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Author Powers, R. W. ♦ Doyle, M. V.
Sponsorship USDOE
Source United States Department of Energy Office of Scientific and Technical Information
Content type Text
Language English
Subject Keyword METALLURGY AND CERAMICS ♦ ALLOTROPY ♦ ATOMS ♦ CARBON ♦ DEFECTS ♦ DIFFUSION ♦ INTERSTITIAL ATOMS ♦ IRON ♦ IRON-ALPHA ♦ LATTICES ♦ MECHANICAL PROPERTIES ♦ NIOBIUM ♦ NITROGEN ♦ OXYGEN ♦ REACTION KINETICS ♦ SOLID SOLUTIONS ♦ TANTALUM ♦ TRANSITION METALS ♦ VANADIUM
Abstract Mechanical relaxation measurements are used extensively to obtain information on the diffusion rate of interstitial solute atoms in body-centered cubic metals. Such studies were stimulated by a model, developed by J. L. Snoek, which yielded a relationship between a relaxation time, an experimental parameter, and the diffusion coefficient of the solute atom. Although Snoek's model was confirmed very well for solid solutions of carbon or nitrogen in alpha -iroii, a number of anomalies were observed when relaxation studies were extended to the group V transition metals. An extensive experimental study was made of the factors that influence relaxation times. The anomalous behavior of the group VA metals can be accommodated within the framework of Snoek's model by taking account of the specific nature of solid solutions based on these metals. Diffusion data obtained by a varicty of relaxation techniques are presented for oxygen, nitrogen, and carbon iri vanadium, niobium (columbium), and tantalum. These data are in agreement with those obtained by the inore conventional concentration gradient techniques in the few instances where such information is available. The pattern of activation energies suggest that lattice strain consideratiors alone are insuffieient to explain the activation process involved in interstitial diffusion. (auth)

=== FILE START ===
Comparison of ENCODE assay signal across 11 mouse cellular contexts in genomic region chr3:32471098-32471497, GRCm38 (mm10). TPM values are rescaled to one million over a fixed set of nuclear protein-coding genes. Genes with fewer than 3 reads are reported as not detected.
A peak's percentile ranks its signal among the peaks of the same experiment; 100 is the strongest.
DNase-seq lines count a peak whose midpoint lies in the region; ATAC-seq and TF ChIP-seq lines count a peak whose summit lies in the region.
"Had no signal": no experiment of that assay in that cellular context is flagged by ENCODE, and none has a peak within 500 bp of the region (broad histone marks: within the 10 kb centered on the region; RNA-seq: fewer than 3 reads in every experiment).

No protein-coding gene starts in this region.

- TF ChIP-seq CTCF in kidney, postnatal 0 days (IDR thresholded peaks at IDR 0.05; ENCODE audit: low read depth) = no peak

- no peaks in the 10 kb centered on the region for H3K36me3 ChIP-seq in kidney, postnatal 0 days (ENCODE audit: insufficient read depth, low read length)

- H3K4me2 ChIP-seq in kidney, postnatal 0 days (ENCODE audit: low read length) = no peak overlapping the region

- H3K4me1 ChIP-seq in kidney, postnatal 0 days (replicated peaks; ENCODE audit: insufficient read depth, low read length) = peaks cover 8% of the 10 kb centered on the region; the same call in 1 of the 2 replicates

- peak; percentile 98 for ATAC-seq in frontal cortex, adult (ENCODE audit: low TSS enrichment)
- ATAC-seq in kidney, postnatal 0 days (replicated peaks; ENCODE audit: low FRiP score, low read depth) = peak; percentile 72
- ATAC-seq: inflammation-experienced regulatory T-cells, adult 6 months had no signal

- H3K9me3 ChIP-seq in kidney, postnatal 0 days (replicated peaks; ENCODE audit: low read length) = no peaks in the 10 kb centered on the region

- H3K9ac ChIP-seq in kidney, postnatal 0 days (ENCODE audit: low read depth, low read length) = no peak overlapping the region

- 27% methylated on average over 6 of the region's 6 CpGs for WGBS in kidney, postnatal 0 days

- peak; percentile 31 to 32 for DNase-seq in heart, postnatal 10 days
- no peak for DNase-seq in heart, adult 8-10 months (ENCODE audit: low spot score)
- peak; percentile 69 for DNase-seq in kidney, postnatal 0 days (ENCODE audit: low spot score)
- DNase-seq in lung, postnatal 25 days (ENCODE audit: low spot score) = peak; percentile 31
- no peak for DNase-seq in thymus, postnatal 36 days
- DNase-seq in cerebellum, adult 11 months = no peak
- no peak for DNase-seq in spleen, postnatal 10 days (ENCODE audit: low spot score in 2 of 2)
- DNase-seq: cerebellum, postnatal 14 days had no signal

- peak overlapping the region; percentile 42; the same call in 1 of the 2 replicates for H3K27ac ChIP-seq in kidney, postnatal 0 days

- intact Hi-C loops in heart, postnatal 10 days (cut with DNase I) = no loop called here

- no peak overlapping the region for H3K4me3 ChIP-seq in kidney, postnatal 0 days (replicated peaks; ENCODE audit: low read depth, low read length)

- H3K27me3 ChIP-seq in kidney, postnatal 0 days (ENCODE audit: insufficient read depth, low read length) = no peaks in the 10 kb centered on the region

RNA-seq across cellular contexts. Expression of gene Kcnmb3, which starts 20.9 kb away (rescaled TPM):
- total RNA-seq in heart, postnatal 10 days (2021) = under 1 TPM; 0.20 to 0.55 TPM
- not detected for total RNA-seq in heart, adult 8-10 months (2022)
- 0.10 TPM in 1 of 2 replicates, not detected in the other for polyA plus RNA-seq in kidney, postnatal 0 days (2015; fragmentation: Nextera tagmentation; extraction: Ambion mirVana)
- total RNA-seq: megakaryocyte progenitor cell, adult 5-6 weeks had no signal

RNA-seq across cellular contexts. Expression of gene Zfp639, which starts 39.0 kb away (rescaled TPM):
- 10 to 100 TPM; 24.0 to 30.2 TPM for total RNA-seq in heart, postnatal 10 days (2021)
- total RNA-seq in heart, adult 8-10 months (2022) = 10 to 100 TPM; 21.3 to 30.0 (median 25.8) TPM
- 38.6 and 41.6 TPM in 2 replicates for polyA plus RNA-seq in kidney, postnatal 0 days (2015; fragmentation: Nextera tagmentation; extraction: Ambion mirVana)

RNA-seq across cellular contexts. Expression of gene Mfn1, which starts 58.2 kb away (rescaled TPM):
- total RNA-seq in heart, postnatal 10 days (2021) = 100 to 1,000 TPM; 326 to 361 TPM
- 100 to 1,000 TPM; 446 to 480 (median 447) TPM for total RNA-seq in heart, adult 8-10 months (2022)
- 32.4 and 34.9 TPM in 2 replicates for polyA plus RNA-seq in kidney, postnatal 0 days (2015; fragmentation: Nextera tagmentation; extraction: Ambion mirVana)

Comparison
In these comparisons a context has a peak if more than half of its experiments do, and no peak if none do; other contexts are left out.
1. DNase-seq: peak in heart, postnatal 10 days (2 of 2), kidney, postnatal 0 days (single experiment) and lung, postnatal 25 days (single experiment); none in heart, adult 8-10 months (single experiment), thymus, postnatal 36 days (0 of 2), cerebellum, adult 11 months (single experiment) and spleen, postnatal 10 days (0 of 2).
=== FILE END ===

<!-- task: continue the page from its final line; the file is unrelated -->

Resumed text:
ISSN 00218979
Educational Use Research
Learning Resource Type Article
Publisher Date 1959-04-01
Publisher Department General Electric Research Lab., Schenectady, N.Y.
Journal Journal of Applied Physics
Volume Number 30
Organization General Electric Research Lab., Schenectady, N.Y.


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